1983Ryan O'Callaghan is a former American football offensive tackle. He was drafted by the New England Patriots in the fifth round of the 2006 NFL Draft. He played college football at California. He most recently played for the Kansas City Chiefs.

As a rookie, O'Callaghan started in his first NFL game against the Buffalo Bills in 2006, at right tackle. He would go on to start six games in 2006, as well as a game in 2007, filling in for injured starter Nick Kaczur. O'Callaghan missed the entire 2008 season after being placed on injured reserve with a shoulder injury on August 28. He was waived by the Patriots on September 5, 2009 during final cuts.

O'Callaghan was picked up off waivers by the Kansas City Chiefs on September 6, 2009 after being released by New England the previous day. The Chiefs re-signed O'Callaghan on April 15, 2010. He was not offered a contract after the 2011 NFL season.

On December 20, 2014, Ryan was inducted into the Shasta County Sports Hall of Fame along with several other athletes from Shasta County, California.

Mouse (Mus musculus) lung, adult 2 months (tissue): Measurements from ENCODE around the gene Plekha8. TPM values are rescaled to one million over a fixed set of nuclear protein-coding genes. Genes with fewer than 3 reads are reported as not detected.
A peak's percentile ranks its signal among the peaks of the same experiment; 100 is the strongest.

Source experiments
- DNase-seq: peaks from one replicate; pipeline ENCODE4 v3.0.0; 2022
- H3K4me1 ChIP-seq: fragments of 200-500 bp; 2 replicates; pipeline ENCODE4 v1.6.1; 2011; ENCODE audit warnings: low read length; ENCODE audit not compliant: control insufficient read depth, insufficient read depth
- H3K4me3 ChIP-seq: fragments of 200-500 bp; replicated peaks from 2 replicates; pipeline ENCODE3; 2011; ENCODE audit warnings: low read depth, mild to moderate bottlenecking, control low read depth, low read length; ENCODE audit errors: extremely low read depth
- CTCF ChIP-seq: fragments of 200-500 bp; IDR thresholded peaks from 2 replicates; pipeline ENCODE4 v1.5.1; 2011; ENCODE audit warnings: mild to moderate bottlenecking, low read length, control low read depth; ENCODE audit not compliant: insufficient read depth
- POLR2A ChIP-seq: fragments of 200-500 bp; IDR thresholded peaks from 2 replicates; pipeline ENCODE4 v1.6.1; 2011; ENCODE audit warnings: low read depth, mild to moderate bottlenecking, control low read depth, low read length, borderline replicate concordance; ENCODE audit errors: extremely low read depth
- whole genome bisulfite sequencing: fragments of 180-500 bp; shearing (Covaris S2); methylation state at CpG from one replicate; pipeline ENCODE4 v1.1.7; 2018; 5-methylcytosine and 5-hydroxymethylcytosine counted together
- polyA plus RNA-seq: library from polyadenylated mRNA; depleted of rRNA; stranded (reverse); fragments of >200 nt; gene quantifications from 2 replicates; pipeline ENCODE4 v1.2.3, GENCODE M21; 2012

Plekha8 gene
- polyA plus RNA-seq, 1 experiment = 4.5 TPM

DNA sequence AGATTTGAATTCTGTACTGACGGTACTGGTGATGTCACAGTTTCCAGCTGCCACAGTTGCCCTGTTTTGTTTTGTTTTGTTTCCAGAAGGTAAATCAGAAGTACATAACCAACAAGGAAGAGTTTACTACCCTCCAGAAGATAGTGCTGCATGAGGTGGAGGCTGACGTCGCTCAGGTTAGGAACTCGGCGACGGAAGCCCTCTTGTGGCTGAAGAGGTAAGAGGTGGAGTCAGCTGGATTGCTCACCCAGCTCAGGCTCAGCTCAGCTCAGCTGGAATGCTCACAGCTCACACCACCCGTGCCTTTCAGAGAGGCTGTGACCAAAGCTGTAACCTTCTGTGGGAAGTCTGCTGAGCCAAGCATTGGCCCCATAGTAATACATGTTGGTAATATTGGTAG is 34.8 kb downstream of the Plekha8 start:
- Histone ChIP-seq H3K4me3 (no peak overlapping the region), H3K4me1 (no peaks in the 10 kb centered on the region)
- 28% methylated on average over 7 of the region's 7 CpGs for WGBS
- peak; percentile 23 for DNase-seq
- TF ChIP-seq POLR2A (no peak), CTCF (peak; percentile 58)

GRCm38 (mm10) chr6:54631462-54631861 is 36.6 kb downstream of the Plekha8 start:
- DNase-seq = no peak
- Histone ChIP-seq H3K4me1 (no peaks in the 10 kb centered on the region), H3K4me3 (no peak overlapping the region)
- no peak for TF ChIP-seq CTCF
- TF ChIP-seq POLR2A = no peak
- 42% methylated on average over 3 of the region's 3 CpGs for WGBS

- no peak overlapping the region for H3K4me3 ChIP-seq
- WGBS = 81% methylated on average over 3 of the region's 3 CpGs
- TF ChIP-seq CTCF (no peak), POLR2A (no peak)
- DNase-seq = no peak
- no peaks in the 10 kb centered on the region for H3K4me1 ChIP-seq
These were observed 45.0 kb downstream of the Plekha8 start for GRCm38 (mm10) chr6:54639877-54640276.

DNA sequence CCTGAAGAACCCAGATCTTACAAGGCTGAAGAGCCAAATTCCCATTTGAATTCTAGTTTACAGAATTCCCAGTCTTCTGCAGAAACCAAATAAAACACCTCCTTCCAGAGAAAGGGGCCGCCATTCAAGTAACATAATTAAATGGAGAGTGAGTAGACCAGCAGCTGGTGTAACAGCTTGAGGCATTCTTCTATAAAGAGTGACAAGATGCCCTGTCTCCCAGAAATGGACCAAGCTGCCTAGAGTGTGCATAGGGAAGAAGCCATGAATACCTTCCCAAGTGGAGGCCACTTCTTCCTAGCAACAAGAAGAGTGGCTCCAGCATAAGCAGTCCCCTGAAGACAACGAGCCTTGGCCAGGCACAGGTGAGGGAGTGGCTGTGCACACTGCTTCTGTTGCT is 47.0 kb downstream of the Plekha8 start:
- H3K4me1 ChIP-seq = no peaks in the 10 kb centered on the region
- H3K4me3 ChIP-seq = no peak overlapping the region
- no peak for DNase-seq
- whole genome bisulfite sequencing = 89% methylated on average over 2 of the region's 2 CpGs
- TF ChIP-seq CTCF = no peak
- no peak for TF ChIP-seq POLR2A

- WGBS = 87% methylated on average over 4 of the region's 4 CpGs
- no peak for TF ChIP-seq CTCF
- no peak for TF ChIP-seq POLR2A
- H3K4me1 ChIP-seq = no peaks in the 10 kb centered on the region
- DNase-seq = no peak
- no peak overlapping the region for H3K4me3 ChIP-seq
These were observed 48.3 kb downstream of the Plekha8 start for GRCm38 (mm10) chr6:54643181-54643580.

O'Callaghan was raised in Redding, California. In June 2017, he came out as gay in an interview with Outsports. He shared his struggle with self-acceptance and that he had convinced himself that no one would accept him as a gay man, reconciling that he would end his life when his football career had ended. The turning point was when he came out to the Chiefs' clinical psychologist, and then later to teammates and family, who were all supportive. He now speaks openly about his struggles and coming out.


1984 - Jonathan D. Lovitz, in Atlantic City, New Jersey, is an American actor, singer, dancer, and model. He is also is an American lesbian, gay, bisexual and transgender (LGBT) rights advocate, and the Senior Vice President of the National LGBT Chamber of Commerce since 2015. He previously served as Communications Director and acting Executive Director of StartOut. Prior to advocacy, Lovitz was a performer in multiple national tours of Broadway shows, regional theatres, and television shows.